Jewish leaders sign open letter decrying ‘dominant social justice’ ideology

The letter acknowledged that social justice ideology puts Jews in a precarious position.

By Lauren Marcus, World Israel News

Fifty prominent U.S. Jewish leaders, including professors, rabbis, and journalists, signed an open letter this past month advocating for free speech and decrying far-left social justice ideology.

“An ideology is taking hold across the country that insists there is only one way to look at the problems we face, and those who disagree must be silenced,” the letter reads.

“This suppression of dissent violates the core Jewish value of open discourse. Jewish tradition cherishes debate, respects disagreement, and values questions as well as answers.”

Referencing Ezekiel 18:20, which says that a son should not be judged for the sins of his father, the letter warns that collectively holding people responsible for past injustices based on their racial identification is in direct contrast with Jewish values.

“Jewish tradition has also long insisted that we only judge and be judged by our own deeds…the dominant social justice ideology, however, holds that individuals bear collective moral guilt or innocence based on the current conception of group identity.”

The letter acknowledged that social justice ideology puts Jews in a precarious position.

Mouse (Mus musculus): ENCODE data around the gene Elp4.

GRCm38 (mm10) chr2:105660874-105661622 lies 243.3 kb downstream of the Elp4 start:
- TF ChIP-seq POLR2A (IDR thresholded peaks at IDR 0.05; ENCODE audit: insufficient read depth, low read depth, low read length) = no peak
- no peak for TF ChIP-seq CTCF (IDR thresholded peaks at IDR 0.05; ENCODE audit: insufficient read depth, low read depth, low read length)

“Because this dominant narrative creates a worldview in which groups are only oppressors or oppressed, it encourages pernicious notions of ‘Jewish privilege,’ even implicating Jews in ‘white supremacy.’ This presents many Jews with an impossible set of political choices,” the letter continues.

Read  IRS allows PFLP terrorists to fundraise through leftist nonprofit

The letter warned of the dangers of suppressing debate and discourse, saying it was “antithetical to American ideals and antithetical to Judaism.”

Calling on the public to “engage in dialogue, including with those who dissent,” the letter concluded by imploring Jewish leaders to oppose the imposition of far-left ideology and foster healthy debate.

Signatories included Professor Steven Pinker of Harvard University, Liel Leibovitz, the editor of Tablet, and Bari Weiss, a former New York Times journalist who wrote in her resignation letter that she had been forced out of the outlet due to anti-Semitism and harassment for not conforming to a far-left agenda.

The letter was released by a new organization, the Jewish Institute for Liberal Values, which states their mission is “to support liberal principles of free thought and expression, advance viewpoint diversity and counter the imposition of the Critical Social Justice (CSJ) approach in the Jewish community.”